Hint: Look for a clear indication in the information of
Note: It may be necessary to search for the aims especially in web based information
If the answer to question 1 is 'No', go directly to question 3
A good quality publication will describe the procedure following testing. Information about what happens after testing is important when deciding whether to be tested, as it helps you understand how the test results are handled and can prepare you for any further action that may be required.
Rate the question according to whether it provides clear information about what happens after the test. Topics that should be covered include how you obtain your results (whether you are contacted or have to chase them up), how they are given (by phone, letter, in person) and whether this procedure differs for positive and negative results. This information should also mention the possibility of further testing (giving reasons outlined in Question 6) and describe the process for notifying other family members (although full implications of a positive result are dealt with more fully in Question 14). Note that the question does not recommend a standard procedure for providing test results, but counselling before taking the test and when receiving positive test results are considered best practice.
Guidelines for rating the question:
We have devised simple examples here to demonstrate the quality criterion underlying Question 9. However, the information rated by this question should also have clear sources and referencing where appropriate as outlined in Question 16. For further guidance and examples, please refer to the section on Question 16.
A national cancer charity website provides the following information in a section on testing:
The tests are complicated, and interpretation of their results can be difficult, so testing is only available at specialist clinics. The results can have enormous implications for you and your family, and expert advice and support from your family doctor or a counsellor at the clinic before and after taking the test is a vital part of the test procedure.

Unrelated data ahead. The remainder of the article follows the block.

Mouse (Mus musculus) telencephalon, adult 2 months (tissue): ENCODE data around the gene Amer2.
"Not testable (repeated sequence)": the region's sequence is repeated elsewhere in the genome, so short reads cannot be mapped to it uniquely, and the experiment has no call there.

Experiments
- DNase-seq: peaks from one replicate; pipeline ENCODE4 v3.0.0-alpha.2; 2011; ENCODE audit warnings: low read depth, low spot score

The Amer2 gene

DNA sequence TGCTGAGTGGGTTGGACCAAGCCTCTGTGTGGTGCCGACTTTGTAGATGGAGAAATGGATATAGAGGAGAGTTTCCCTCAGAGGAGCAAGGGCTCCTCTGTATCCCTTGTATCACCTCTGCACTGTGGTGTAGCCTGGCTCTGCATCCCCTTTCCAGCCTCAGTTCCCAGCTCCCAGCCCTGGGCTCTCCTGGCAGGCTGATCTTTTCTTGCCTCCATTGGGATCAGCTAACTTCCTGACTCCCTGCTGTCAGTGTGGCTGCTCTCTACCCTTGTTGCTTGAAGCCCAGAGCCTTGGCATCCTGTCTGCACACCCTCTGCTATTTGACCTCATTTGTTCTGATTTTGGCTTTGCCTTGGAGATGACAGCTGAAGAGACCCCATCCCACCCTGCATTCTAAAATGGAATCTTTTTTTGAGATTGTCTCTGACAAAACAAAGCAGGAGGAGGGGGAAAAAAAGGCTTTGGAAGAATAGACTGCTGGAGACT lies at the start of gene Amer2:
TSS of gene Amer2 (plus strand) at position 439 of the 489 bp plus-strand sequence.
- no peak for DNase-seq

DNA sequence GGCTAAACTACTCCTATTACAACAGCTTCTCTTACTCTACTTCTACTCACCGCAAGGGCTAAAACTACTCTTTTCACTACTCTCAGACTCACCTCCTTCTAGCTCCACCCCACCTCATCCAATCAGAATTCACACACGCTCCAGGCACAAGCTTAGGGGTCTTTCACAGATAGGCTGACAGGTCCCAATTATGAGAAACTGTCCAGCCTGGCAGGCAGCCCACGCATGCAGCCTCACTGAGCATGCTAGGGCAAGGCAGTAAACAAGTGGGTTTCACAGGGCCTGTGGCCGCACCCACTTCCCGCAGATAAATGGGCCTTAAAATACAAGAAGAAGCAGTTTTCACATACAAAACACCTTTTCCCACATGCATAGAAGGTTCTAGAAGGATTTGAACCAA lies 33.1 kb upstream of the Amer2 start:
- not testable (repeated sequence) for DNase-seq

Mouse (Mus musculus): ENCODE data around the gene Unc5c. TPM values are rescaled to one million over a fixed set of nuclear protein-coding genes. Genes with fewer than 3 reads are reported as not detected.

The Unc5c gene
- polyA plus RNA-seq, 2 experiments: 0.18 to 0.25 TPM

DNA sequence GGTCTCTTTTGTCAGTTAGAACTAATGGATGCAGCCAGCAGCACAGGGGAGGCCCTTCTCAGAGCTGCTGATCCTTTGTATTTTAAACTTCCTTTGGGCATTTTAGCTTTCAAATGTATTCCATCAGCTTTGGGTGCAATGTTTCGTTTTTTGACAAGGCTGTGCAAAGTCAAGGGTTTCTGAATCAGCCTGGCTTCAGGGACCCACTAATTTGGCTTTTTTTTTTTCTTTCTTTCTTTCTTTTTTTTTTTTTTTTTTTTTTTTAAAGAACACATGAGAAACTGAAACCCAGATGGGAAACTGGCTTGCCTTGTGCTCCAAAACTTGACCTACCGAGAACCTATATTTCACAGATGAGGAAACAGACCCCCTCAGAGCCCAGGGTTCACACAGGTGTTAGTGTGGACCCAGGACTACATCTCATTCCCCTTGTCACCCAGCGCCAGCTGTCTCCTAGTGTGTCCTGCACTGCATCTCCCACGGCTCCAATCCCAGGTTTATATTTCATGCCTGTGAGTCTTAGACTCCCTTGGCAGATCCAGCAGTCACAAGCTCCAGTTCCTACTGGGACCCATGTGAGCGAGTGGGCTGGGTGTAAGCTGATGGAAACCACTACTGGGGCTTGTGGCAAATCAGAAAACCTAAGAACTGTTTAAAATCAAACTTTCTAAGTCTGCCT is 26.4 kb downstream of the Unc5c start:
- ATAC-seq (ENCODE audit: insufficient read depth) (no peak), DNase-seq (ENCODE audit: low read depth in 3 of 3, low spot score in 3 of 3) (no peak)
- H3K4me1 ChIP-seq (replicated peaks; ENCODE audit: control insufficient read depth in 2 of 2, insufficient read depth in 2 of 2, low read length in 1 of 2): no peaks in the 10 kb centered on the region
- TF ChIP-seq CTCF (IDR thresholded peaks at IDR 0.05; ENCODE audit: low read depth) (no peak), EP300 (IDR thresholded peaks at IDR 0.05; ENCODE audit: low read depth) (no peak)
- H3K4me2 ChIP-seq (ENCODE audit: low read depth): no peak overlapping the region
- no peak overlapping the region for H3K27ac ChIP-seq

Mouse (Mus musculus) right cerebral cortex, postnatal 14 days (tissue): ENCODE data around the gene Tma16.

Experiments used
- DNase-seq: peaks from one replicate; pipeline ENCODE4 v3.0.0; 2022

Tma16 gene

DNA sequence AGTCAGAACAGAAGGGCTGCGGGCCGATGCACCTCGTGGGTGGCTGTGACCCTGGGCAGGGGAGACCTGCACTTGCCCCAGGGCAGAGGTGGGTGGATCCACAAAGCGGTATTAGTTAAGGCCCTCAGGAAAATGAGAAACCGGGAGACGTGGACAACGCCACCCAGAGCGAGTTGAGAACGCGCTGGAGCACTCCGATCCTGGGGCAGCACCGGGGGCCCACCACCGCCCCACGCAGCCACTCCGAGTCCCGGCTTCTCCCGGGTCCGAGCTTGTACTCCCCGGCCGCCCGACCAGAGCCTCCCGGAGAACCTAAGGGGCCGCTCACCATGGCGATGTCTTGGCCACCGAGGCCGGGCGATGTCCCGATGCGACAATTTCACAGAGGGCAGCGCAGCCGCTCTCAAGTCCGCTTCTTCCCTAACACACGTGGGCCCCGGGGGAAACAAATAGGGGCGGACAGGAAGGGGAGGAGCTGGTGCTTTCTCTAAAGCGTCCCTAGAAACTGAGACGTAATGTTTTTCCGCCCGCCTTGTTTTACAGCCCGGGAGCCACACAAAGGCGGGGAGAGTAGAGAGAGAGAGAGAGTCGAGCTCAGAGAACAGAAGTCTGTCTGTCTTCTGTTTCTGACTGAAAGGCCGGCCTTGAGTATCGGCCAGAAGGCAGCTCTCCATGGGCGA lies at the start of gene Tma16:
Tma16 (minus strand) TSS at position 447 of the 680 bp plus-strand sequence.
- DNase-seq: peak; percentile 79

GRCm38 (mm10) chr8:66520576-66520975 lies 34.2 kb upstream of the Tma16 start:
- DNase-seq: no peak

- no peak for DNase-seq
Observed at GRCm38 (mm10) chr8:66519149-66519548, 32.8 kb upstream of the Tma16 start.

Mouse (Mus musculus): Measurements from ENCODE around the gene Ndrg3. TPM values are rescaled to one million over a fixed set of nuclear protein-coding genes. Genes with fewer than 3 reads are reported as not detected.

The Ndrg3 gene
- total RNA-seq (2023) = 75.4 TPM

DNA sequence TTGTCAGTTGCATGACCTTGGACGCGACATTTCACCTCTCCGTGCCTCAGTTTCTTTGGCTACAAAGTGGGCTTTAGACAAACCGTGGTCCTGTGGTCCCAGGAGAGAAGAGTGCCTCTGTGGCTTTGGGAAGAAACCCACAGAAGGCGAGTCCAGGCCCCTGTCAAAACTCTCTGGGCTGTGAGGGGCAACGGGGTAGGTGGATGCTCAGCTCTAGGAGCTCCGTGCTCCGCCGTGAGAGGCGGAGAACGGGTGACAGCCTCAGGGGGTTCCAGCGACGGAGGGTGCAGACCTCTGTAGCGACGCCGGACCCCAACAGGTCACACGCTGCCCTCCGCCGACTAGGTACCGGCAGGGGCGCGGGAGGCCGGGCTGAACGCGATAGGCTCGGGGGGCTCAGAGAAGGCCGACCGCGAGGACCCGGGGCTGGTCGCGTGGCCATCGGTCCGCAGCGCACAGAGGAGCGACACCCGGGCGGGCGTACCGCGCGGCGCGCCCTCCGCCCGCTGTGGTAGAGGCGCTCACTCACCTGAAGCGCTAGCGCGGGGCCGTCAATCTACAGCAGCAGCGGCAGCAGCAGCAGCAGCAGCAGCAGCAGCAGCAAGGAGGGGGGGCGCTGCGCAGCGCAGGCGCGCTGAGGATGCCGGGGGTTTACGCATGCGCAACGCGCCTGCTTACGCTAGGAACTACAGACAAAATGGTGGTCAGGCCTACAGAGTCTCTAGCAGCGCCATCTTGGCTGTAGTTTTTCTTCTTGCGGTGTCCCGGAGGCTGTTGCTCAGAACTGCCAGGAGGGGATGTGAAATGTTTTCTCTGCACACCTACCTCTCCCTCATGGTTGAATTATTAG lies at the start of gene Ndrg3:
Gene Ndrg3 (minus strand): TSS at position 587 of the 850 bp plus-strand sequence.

When the test results are available, they will be sent to your doctor or counsellor who will contact you in writing to offer an appointment. The results will be discussed during this appointment - they are never posted out or given over the telephone. If the result is positive, your doctor or counsellor will discuss a care plan and referral for specialist treatment with you. They will also give you a leaflet to pass on to family members which will help you explain your test result and issues they may want to consider regarding testing. If your result is negative, you may still be at risk of developing the condition as the test is not particularly sensitive to all possible mutations (as outlined in an earlier section on test procedure and accuracy) and a plan for monitoring and future testing will be discussed.
A government health department leaflet distributed to all pregnant women contains the following information on the antenatal screening procedure for Down's Syndrome (after a section on the test procedure and the meaning of positive and negative results and test accuracy).
Screening test results are normally available within 2 weeks of the test procedure. If your results are negative, your baby is unlikely to be at risk of Down's Syndrome and further testing is not recommended. If a midwife does not contact you within two weeks of taking the test, you can assume that you have a negative result. However, you are welcome to contact the midwife at any time if you have any concerns.